Independent developer Kevin Brace took over maintaining the OpenChrome DDX driver earlier this year to improve the open-source VIA Linux graphics support while over the summer he's slowly been getting up to speed on development of the OpenChrome DRM driver.
The OpenChrome DRM driver was making progress while James Simmons was developing it a few years back, but since he left the project, it's been left to bit rot. It will take a lot of work even to get this previously "good" code back to working on the latest Linux 4.x mainline kernels given how DRM core interfaces have evolved in recent times.
Last week I was at XDC in Helsinki where I presented about the Explicit Fencing work we’ve been doing on the Mainline Linux Kernel in the lastest few months. There was a livestream of all presentations during the conference and recorded sections are available. You can check the video of my presentation. Check out the slides too.
Chill, penguin-fanciers: Linux lord Linus Torvalds is sitting on the egg that is Linux 4.8 for another week.
As Torvalds indicated last week, this version of the kernel still needs work and therefore earned itself an eighth release candidate.
The fifth maintenance update to the Linux 4.7 kernel series, which is currently the most advanced, secure and stable kernel branch you can get for your GNU/Linux operating system, has been announced by Greg Kroah-Hartman.
Linux kernel 4.7.5 is here only ten days after the release of the previous maintenance version, namely Linux kernel 4.7.4, and it's a big update that changes a total of 213 files, with 1774 insertions and 971 deletions, which tells us that the kernel developers and hackers had a pretty busy week patching all sorts of bugs and security issues, as well as to add various, much-needed improvements.
Financial services firms and startups looking to be the bridge to blockchain ledgers continued to dominate presentations on the second and final day of the Blockchain Summit, ending International Blockchain Week in Shanghai that also saw Devcon2 and a startup demo competition.
Here are some fresh benchmarks of various solid-state drives (SATA 3.0 SSDs plus two NVMe M.2 SSDs) as well as two HDDs for getting a fresh look at how they are performing using the Linux 4.8 Git kernel.
After publishing Friday's Intel 600P Series NVME SSD tests of this lower-cost NVM Express storage line-up, I continued testing a few other SSDs and HDDs. These additional reference points are available for your viewing pleasure today. The additional data is also going to be used for reference in a Linux 4.8-based BCache SSD+HDD comparison being published next week. Stay tuned for those fresh BCache numbers.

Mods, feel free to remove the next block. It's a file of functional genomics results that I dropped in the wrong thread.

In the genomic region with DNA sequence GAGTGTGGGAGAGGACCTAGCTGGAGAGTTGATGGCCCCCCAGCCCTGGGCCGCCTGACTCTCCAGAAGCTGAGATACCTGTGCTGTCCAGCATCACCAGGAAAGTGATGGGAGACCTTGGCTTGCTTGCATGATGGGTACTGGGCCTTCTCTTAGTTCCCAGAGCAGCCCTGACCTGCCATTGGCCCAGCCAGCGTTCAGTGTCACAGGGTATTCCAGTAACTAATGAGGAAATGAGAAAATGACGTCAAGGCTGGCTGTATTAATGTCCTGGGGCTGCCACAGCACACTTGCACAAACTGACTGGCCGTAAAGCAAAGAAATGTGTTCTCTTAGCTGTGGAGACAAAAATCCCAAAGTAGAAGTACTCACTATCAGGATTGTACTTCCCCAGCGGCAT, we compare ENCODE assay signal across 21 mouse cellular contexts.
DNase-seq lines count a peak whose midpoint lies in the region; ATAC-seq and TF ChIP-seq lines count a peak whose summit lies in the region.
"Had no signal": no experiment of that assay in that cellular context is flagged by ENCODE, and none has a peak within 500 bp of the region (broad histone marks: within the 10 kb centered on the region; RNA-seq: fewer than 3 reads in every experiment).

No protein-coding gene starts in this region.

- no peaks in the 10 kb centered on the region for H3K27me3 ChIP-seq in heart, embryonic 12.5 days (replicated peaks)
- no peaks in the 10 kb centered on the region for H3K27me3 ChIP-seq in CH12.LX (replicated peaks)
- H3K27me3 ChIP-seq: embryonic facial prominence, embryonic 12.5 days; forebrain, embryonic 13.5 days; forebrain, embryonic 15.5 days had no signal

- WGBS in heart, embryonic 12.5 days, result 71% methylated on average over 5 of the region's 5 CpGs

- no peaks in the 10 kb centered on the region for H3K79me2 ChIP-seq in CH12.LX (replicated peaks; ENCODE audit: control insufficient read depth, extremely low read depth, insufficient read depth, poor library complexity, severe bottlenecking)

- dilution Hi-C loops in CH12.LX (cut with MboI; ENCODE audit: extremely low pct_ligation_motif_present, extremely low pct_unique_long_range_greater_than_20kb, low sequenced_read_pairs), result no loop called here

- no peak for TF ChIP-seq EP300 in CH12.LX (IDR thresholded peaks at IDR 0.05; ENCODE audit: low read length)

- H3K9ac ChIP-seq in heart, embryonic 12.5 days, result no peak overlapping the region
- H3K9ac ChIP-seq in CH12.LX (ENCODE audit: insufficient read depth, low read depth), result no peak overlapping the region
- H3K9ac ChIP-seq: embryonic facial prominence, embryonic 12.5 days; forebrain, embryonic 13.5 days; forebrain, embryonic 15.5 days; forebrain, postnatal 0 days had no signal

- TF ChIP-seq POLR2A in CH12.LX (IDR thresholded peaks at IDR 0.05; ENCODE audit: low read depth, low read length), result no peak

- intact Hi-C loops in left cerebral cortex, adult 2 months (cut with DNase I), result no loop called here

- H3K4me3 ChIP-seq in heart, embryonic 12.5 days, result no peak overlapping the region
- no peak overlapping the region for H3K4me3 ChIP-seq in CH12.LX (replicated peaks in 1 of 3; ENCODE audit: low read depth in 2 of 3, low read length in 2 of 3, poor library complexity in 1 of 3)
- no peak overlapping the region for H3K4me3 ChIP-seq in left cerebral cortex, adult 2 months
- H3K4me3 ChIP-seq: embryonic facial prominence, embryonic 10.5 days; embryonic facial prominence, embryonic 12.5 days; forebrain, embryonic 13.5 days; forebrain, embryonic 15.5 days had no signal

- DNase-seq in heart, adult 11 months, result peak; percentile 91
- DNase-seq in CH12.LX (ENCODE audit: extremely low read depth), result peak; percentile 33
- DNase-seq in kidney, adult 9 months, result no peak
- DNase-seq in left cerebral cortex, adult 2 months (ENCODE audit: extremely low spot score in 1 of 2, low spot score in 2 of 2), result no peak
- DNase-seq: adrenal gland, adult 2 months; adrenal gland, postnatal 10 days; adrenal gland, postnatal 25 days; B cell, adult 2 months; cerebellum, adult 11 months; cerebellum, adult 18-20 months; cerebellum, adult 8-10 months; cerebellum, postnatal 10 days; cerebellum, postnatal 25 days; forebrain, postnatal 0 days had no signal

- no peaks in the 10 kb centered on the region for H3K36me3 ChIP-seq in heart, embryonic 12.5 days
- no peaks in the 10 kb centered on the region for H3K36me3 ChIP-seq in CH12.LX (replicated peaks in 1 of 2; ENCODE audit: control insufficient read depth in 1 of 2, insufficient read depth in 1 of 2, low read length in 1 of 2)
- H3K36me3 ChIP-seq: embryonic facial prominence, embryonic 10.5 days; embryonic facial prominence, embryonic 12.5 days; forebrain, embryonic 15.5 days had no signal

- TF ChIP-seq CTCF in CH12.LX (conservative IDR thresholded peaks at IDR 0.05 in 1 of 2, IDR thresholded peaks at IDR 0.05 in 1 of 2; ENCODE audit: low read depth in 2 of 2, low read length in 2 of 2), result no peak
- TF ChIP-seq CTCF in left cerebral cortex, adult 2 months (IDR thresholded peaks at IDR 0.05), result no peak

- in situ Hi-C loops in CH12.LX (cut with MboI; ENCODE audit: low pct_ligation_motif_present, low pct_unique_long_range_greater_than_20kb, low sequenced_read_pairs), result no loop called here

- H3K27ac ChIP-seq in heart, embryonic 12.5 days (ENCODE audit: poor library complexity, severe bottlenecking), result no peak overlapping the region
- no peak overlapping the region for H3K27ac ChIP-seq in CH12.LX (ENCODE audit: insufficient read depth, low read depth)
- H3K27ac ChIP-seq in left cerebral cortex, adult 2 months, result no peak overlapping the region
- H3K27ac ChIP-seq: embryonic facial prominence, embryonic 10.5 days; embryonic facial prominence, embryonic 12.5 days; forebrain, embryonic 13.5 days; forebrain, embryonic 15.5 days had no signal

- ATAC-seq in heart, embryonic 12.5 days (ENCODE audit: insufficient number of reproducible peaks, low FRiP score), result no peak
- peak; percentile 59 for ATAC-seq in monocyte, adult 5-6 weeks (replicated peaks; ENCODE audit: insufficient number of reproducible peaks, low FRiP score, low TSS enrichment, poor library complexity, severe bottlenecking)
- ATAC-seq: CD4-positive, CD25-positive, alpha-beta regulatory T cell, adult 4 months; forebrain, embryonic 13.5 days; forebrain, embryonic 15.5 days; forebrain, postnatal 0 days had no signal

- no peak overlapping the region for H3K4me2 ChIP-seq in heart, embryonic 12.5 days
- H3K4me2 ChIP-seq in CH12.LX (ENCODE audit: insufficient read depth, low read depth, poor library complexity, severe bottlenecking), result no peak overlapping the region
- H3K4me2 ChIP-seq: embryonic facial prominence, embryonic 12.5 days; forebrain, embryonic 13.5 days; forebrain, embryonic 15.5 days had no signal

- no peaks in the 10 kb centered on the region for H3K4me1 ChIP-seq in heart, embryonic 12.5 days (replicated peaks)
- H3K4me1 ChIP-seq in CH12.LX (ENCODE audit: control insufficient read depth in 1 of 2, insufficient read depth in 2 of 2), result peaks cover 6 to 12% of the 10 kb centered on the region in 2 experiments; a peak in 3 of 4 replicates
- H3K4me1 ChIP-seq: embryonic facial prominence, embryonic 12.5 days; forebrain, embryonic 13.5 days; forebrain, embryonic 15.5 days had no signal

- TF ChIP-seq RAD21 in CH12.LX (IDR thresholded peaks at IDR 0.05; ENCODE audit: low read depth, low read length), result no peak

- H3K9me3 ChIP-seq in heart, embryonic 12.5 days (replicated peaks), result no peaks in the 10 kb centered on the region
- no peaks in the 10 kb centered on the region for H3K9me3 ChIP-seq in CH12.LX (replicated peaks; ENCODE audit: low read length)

Behind the GNOME 3.22 Release Video
This is less than usual. The time saving mostly stems from spending less time recording for the release video. At first thought you might think recording would be a breeze but it can be one of the most frustrating aspects of making the videos. Each cycle the GNOME community lands improvement a wide set of GNOME’s applications. So before each release I have to find some way to run a dozen of applications from master. I do this either by:
This was the first year of the Libre Application Summit, hosted by GNOME (aka "LAS GNOME"). Congratulations to the LAS GNOME team for a successful launch of this new conference! I hope to see more of them.
In case you missed LAS GNOME, the conference was in Portland, Oregon. I thoroughly enjoyed this very walkable city. Portland is a great place for a conference venue. When I booked my hotel, I found lots of hotel options within easy walking distance to the LAS GNOME location. I walked every day, but you could also take any of the many light rail or bus or trolley options running throughout the city.
Under the theme, “Power of Participation”, Red Hat Forum discussed how enterprises can transform and innovate by learning, networking, and collaborating via open source. The event was kicked off by Rajesh Rege, Managing Director, Red Hat India, which was followed by a series of topics covering various aspects of Open Source technology. Rajesh emphasized that open source is now at the forefront of every major breakthrough and the most innovative ideas do not merely come from the boardroom; but from a synergy of people working together.
Fedora has been making a lot of RISC-V build/packaging progress over the past few months while this weekend the milestone was announced that they are hosting clean, RPM-built, bootable disk images for this open-source RISC-V instruction set architecture.
Give this little droid a compatible brain, like a Raspberry Pi 3, which can display images via a built-in HDMI port and runs Linux at 1.2 Gigahertz, and is more akin to an actual computer than a microcontroller, and let programming of a robotic brain function shatter the ceiling on possibilities.
Volunteers often work for both philanthropic and selfish reasons. For example, contributing to FreeBSD and having your code approved can translate to a career-building resume bullet (nearly ⅓ of the world’s internet traffic runs on FreeBSD). While not every contribution translates into a resume bullet, volunteers generally contribute more of their talents when their contributions are recognized. Martin takes great pride in publicly sharing information about how he gives back to his volunteers in the form of reasonably-sized monetary gifts. He remarked to me how one gift bought a programmer a new chair. While it may not seem like much, the contribution made a significant difference to that person’s sense of value to the project. Martin noticed that since the chair arrived the change requests for Ubuntu MATE that come from that programmer with the happy hind quarters seem to become his highest priority and Martin generally gets the changes in short order.
Google has open sourced its Show and Tell system which will now be available in TensorFlow machine learning library. The Show and Tell system can analyze an image and provide a relevant caption describing the situation of the image. The code of the system is available on GitHub.